RECONCILIATION:
• As he heads to the COP26 conference, President Biden is expected to announce a new framework today for a $1.85 trillion reconciliation bill that includes $555 billion for climate action, though it’s still unclear if all Democrats are on board.  (New York Times)
• Three Democratic U.S. senators say they oppose adding incentives to the bill for hydrogen produced with fossil fuels. (The Hill)

OIL & GAS:
• Executives from four major oil companies and two industry groups will testify for the House Oversight committee today as part of Democrats’ probe into fossil fuel companies’ “disinformation campaign” to block climate action. (The Hill)
• Activist investor Daniel Loeb purchases a stake in Shell and encourages it to spin off its natural gas, renewables and marketing businesses into a standalone company. (Wall Street Journal)
• New York officials block a proposed gas-fired power plant in New York City and another in the Hudson Valley, citing a 2019 state climate law in their decisions for the first time. (City Limits, Times Union)
California labor unions and oil and gas industry workers join forces to block proposed refinery environmental and safety regulations. (Capital & Main)

EMISSIONS: The U.S. EPA is expected to propose rules soon that will crack down on methane leaks at hundreds of thousands of oil and gas wells but won’t bar flaring natural gas. (Bloomberg)

GRID:
• While homeowners have been increasingly installing solar panels and electric vehicle chargers, many have found they can’t connect to their local utilities’ aging grids. (New York Times)
• A project connecting Texas to the Southeast grid that could take 17 years from conception to completion reveals it could take decades to build up the whole country’s grid. (E&E News)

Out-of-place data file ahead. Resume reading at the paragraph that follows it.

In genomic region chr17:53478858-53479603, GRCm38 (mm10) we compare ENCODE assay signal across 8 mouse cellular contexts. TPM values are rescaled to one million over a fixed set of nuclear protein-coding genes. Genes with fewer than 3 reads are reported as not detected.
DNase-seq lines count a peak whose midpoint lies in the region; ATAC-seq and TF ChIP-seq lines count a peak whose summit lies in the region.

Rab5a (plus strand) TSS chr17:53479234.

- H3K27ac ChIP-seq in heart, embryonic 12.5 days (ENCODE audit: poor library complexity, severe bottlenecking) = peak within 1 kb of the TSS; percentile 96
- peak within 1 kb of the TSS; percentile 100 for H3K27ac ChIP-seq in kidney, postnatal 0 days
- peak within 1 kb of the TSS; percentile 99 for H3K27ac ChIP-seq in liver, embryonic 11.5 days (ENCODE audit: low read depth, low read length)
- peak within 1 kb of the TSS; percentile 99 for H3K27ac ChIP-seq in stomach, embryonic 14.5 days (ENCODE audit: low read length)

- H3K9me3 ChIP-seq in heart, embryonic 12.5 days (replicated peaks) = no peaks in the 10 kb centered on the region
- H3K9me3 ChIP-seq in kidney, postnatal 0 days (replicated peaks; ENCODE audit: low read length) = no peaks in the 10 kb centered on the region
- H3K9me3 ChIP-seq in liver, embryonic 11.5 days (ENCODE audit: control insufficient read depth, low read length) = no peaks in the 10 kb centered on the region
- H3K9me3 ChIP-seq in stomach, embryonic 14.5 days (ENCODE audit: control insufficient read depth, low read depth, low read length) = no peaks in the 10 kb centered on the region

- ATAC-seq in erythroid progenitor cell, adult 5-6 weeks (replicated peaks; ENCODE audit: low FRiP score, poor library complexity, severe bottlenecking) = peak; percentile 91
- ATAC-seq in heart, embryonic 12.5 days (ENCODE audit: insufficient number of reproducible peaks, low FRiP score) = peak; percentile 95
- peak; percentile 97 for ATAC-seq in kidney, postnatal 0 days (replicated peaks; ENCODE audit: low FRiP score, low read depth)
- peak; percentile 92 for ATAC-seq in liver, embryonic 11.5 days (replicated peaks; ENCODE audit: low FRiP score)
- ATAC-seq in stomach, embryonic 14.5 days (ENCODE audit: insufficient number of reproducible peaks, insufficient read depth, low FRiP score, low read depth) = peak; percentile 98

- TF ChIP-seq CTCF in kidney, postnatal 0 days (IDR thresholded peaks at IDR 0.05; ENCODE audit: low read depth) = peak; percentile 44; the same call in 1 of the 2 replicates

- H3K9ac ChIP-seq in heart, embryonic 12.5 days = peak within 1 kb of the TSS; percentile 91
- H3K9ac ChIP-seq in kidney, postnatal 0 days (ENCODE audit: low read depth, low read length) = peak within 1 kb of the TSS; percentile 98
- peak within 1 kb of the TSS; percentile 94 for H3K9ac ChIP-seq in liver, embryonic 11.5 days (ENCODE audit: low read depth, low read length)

• While so far only other nations likely have the means to shut down the U.S. power grid, security experts say individual actors are increasingly becoming able to wreak havoc. (Utility Dive)
• Grid operator PJM urges federal regulators to dismiss claims by the developer of a proposed 350-mile underground transmission project through Iowa and Illinois, saying the project would “subvert” PJM’s capacity market. (Utility Dive)

COAL:
Dozens of global insurance companies have restricted their backing of coal companies, threatening investment in mines and coal-fired plants, but most major U.S. companies have so far not done so. (Washington Post)
Republican lawmakers urge the Biden administration to refrain from reforming the federal coal lease program, claiming it could further raise energy prices. (E&E News, subscription)

SOLAR: After years of regulatory uncertainty, a Wisconsin bill would finally clarify that third-party owned solar installations are legal in the state. (Energy News Network)

POLITICS:  Observers believe a new North Carolina law aimed at reducing greenhouse gas emissions contains errors and ambiguities that could lead to lengthy court battles or even allow Duke Energy to build a raft of fossil gas plants in place of solar and wind farms. (Energy News Network)

FINANCE: Former Vice President Al Gore and other finance veterans launch a net-zero investment firm aimed at boosting clean energy, transportation, and other climate solutions. (Axios)

COMMENTARY: Three climate activists call out “the dirty dozen” of fossil fuel executives, lawmakers, media magnates and PR officials they deem to be “America’s top climate villains.” (The Guardian)